A Belarusian fighter jet intercepted a flight carrying a Belarusian opposition journalist and 132 other passengers and forced it down in Minsk, the capital of Belarus, on May 23. When the journalist was arrested upon landing, it became clear that Belarus’s repressive leader, Alexander Lukashenko, had conducted a state-sponsored hijacking to quash dissent.

The incident infuriated governments in Europe and the United States – but not Russian leader Vladimir Putin, who invited Lukashenko to join him on a Black Sea yacht trip. Belarus has since mostly closed its borders and is preventing citizens from leaving the country. Putin’s defiant support of the rogue Belarusian regime adds yet another contentious topic to President Joe Biden’s agenda in a U.S.-Russia summit planned for June 16.

“Now Biden must also use his personal meeting with Putin to crank up the near global pressure on the Lukashenko regime,” writes Belarus expert Tatsiana Kulakevich of the University of South Florida. “It’s a necessary step to holding Lukashenko accountable, but one Putin is unlikely to endorse.”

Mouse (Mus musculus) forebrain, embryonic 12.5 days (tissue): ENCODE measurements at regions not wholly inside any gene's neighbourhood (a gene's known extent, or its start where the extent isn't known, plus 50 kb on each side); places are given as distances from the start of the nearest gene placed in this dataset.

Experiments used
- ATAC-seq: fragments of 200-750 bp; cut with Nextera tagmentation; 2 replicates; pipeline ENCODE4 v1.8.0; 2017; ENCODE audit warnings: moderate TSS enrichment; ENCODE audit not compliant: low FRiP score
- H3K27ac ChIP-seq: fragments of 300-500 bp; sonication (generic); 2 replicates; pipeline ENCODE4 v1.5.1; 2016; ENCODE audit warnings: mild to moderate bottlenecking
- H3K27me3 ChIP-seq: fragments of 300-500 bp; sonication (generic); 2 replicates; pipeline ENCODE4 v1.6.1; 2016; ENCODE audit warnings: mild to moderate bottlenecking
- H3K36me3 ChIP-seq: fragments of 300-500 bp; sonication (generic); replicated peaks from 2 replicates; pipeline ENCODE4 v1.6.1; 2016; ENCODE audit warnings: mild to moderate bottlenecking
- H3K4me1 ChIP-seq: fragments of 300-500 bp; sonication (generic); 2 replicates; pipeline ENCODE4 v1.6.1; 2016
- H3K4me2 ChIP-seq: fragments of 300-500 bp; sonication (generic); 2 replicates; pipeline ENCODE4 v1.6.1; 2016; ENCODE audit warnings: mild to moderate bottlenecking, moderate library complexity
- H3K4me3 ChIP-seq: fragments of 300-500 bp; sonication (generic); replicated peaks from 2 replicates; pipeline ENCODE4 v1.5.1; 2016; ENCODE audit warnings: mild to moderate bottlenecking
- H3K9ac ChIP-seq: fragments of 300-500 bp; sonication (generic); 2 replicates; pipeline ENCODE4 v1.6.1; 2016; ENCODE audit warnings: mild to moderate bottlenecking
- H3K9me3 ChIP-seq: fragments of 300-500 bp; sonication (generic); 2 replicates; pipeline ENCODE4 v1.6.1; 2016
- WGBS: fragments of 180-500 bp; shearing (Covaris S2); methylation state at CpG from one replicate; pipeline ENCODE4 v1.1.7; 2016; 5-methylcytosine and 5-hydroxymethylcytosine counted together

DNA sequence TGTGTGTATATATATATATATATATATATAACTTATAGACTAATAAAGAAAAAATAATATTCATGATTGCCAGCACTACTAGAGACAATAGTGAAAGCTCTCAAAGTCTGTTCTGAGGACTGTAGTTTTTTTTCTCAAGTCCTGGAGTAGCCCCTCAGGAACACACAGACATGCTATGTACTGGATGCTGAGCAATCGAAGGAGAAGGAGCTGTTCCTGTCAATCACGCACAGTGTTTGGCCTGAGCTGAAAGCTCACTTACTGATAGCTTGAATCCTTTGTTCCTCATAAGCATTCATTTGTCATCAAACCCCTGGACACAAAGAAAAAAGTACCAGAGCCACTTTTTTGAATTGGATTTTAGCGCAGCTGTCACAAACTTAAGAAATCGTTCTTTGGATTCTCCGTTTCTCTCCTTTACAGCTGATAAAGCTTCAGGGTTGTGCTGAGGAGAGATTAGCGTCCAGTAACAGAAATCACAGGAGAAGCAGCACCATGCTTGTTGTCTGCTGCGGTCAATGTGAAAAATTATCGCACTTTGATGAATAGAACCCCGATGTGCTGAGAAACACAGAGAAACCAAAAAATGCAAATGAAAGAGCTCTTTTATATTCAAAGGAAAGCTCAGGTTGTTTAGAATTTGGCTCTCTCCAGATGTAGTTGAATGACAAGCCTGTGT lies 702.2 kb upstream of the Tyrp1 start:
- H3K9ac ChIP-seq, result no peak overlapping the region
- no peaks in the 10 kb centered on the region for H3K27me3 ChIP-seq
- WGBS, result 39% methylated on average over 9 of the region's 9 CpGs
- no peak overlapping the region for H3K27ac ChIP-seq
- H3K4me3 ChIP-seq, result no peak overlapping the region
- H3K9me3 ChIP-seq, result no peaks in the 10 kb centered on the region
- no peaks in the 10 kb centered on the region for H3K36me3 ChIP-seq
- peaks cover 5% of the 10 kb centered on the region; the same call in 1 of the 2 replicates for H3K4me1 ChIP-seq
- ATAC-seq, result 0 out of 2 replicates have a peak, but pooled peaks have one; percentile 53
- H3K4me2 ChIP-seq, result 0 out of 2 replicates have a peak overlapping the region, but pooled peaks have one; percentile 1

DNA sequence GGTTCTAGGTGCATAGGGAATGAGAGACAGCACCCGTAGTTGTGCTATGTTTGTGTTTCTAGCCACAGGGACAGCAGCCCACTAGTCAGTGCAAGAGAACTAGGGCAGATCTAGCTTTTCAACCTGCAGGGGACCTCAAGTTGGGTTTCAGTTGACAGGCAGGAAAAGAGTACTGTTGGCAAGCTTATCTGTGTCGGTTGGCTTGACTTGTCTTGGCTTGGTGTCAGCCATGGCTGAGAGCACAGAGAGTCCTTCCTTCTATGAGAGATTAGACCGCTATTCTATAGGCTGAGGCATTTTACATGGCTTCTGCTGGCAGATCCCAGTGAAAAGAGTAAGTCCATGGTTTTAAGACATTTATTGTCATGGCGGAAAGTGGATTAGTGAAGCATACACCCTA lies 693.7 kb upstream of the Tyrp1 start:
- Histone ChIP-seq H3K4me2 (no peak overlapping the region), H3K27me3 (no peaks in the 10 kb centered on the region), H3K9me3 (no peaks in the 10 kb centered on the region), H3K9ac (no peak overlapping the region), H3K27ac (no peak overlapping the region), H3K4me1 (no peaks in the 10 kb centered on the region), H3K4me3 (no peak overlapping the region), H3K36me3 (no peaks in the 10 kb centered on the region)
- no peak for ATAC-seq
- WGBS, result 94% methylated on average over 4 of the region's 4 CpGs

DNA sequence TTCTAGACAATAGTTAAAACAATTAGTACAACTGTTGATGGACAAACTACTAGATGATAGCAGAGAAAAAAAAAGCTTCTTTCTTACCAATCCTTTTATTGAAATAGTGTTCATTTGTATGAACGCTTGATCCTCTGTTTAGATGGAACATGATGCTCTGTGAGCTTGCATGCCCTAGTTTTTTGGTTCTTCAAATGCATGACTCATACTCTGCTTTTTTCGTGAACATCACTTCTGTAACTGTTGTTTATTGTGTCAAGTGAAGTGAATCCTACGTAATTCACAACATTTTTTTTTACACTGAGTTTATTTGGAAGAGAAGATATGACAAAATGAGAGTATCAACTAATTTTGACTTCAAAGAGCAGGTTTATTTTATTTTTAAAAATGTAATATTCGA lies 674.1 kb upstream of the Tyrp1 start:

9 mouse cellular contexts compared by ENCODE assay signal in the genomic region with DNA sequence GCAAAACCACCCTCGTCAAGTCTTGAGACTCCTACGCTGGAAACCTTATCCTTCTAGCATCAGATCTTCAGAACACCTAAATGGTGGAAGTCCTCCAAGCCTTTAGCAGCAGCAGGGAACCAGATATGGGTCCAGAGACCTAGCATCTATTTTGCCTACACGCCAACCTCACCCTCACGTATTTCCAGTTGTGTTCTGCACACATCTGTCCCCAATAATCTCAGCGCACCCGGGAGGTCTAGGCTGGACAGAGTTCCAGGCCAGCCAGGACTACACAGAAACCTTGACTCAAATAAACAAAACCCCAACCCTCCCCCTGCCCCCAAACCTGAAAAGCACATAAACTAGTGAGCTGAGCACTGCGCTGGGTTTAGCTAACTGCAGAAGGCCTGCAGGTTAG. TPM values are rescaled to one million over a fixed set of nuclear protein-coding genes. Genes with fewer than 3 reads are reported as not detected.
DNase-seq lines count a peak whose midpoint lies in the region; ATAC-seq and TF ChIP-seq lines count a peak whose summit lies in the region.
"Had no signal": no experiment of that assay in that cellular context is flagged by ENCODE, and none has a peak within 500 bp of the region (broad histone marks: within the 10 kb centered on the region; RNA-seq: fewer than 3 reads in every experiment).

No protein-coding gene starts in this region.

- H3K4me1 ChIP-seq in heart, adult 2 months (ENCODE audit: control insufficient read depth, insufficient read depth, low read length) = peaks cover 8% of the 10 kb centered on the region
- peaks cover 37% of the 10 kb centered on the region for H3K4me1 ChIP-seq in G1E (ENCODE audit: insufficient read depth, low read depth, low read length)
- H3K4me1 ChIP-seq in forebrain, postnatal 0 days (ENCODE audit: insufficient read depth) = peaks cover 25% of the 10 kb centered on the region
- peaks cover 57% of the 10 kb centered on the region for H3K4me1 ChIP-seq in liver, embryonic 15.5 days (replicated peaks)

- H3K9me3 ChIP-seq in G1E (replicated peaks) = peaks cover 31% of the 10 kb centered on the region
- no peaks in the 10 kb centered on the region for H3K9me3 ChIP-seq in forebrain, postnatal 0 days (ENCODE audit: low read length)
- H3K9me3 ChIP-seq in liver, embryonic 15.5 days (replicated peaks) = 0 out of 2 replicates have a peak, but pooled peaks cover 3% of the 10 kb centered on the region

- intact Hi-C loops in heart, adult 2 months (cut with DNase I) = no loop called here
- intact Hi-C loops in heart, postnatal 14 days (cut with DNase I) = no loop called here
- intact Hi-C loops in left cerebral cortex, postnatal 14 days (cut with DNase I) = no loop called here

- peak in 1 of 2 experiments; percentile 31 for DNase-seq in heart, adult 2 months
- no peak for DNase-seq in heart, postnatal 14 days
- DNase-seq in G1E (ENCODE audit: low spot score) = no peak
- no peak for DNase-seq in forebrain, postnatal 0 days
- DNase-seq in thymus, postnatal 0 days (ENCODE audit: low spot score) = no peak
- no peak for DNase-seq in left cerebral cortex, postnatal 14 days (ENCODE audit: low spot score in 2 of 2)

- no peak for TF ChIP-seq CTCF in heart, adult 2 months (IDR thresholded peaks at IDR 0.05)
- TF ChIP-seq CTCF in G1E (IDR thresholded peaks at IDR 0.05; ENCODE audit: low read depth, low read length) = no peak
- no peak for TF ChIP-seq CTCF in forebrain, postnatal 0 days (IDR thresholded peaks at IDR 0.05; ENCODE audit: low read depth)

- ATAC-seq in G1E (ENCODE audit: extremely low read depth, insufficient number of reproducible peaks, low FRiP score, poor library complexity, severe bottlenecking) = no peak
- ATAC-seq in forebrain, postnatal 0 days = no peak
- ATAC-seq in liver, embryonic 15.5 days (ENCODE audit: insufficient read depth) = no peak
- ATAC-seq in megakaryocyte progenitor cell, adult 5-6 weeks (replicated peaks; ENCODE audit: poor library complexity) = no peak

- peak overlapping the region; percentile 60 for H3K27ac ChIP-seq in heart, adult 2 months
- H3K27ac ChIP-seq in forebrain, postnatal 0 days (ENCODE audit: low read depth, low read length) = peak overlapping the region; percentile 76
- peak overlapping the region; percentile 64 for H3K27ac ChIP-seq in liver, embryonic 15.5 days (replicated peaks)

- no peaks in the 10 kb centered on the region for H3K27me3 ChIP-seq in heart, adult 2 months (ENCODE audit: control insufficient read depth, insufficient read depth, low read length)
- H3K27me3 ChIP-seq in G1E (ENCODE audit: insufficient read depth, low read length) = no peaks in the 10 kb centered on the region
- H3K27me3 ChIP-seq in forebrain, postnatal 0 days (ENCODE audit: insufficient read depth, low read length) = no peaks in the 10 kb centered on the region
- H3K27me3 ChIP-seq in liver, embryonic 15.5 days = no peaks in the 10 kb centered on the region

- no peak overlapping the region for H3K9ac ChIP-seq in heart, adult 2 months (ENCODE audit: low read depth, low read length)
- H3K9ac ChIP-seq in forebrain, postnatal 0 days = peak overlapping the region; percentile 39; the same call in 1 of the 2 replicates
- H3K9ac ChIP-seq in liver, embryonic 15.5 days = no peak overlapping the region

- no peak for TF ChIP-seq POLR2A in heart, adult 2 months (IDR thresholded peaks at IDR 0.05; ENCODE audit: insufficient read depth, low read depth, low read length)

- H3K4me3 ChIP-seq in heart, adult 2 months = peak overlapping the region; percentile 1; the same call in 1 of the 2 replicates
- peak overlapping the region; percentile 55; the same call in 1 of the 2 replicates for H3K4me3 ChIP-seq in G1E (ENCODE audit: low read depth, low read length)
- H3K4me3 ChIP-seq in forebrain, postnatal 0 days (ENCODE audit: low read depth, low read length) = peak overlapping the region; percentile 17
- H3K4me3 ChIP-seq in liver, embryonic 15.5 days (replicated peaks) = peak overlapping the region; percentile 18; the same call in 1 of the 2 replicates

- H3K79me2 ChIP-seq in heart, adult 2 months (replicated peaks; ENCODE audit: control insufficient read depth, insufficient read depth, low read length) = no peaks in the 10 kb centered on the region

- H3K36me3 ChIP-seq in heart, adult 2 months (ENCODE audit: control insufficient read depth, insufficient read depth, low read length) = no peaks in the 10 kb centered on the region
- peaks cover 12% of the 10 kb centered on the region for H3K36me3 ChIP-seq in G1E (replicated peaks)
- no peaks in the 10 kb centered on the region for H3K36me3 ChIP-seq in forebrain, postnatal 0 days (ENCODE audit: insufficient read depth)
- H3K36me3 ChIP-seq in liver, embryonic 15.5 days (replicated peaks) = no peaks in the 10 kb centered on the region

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Catesby Holmes

International Editor | Politics Editor

Biden is expected to confront Russian leader Vladimir Putin (center) over his stalwart backing of Europe’s last dictator, Alexander Lukashenko (left). From left to right: Sergei Ilyin/Sputnik/AFP via Getty Images and Mandel Ngan/AFP via Getty Images

Belarus plane hijacking snarls Biden’s hopes to repair strained US-Russia relationship

Tatsiana Kulakevich, University of South Florida

Some tension was inevitable at the June 16 US-Russia summit. But Vladimir Putin's defiant support for Belarus's rogue regime now pits him harder against the West.


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